This should include enforcing and promoting the wearing of life jackets. Boat owners who are responsible for providing life jackets should be targeted, not the labourers in the boats. In Uganda’s Lake Albert, peer-led awareness campaigns and training were effective strategies to increase the use of life jackets.

Fishers also need to be supported with swimming, water safety and safe rescue skill programmes.

While early warning systems are being developed, communities in the Lake Victoria basin lack effective and accessible weather advisory and warning systems. Early warning systems that provide alerts to poor weather need to be put in place widely and consistently to help fishers avoid risky weather conditions brought about by climate change.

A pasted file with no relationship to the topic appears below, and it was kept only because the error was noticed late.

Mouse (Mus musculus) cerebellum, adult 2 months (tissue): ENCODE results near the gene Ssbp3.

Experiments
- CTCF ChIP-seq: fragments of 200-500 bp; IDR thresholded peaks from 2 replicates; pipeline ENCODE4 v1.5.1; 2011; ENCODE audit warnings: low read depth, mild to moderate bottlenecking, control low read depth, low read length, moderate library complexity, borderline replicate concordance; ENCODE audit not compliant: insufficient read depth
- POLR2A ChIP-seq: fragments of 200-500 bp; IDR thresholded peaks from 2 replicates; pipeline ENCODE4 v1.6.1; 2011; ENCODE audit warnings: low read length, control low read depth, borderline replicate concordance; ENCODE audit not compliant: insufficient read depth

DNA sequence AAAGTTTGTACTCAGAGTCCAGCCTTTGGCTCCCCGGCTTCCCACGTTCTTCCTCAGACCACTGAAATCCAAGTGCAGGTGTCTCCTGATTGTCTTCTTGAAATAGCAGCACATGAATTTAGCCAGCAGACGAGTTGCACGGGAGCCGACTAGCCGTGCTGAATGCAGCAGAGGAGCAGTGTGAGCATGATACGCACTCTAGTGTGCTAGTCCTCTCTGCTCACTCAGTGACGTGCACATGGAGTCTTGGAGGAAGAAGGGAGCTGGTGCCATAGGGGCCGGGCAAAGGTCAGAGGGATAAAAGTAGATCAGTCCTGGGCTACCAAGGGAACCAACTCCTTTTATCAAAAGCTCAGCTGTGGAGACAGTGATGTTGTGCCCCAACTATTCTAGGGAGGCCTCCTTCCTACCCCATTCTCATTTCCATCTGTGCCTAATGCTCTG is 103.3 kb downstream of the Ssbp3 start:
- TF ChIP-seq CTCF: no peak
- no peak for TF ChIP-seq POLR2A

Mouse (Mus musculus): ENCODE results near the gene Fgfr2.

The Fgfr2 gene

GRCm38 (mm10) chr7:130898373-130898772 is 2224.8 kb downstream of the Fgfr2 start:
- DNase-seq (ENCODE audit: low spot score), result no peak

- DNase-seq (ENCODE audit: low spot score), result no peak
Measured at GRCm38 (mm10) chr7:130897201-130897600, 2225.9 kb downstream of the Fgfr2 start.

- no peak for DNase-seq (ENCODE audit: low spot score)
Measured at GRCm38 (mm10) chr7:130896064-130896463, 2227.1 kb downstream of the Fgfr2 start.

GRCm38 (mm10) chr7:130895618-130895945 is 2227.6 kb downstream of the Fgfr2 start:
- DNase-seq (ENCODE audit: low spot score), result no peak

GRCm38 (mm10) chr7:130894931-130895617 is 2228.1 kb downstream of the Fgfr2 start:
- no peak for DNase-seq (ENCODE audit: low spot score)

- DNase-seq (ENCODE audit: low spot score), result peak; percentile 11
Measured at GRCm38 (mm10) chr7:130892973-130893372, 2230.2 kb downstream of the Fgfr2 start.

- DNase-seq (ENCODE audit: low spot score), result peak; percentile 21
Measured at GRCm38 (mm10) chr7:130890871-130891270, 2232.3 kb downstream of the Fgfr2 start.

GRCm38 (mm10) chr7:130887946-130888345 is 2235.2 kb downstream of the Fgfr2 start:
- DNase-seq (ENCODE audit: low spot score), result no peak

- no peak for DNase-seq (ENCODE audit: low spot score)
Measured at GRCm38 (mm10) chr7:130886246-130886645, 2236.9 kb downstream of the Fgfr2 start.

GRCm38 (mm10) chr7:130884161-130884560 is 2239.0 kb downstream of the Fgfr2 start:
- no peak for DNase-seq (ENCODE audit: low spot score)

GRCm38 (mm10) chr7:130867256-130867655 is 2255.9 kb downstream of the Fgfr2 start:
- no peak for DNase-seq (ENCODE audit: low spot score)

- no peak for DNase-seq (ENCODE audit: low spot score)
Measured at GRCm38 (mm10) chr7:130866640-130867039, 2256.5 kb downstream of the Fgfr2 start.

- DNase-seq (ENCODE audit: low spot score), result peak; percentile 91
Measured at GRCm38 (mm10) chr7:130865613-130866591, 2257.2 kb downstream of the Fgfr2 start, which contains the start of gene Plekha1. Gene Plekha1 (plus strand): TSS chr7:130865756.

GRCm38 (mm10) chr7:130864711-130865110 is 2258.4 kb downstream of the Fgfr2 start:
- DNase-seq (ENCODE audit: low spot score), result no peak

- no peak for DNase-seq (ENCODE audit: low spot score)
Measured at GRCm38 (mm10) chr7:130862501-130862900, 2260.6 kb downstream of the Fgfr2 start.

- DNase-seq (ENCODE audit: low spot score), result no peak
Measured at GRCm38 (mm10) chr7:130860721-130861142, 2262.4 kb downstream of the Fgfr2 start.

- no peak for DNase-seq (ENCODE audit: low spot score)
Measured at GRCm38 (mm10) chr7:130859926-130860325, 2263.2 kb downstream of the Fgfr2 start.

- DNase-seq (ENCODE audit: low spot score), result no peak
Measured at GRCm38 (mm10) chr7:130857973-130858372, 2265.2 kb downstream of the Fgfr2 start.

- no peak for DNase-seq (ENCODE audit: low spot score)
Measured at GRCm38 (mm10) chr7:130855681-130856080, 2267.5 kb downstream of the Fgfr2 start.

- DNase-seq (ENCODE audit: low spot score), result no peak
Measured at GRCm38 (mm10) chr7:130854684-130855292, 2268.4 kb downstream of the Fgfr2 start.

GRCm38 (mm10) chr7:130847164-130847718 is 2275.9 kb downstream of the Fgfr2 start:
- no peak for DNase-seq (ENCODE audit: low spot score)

As climate change alters the environment, it will also reshape the risks faced by the people most reliant on it.

(Ranaivo Rasolofoson and Kathryn Fiorella work in partnership with researchers at the Kenya Marine and Fisheries Research Institute, a government research institute that works closely with fishing communities to research and manage fisheries.)The Conversation

Ranaivo Rasolofoson, Assistant Professor, University of Toronto and Kathryn Fiorella, Cornell University, Cornell University

This article is republished from The Conversation under a Creative Commons license. Read the original article.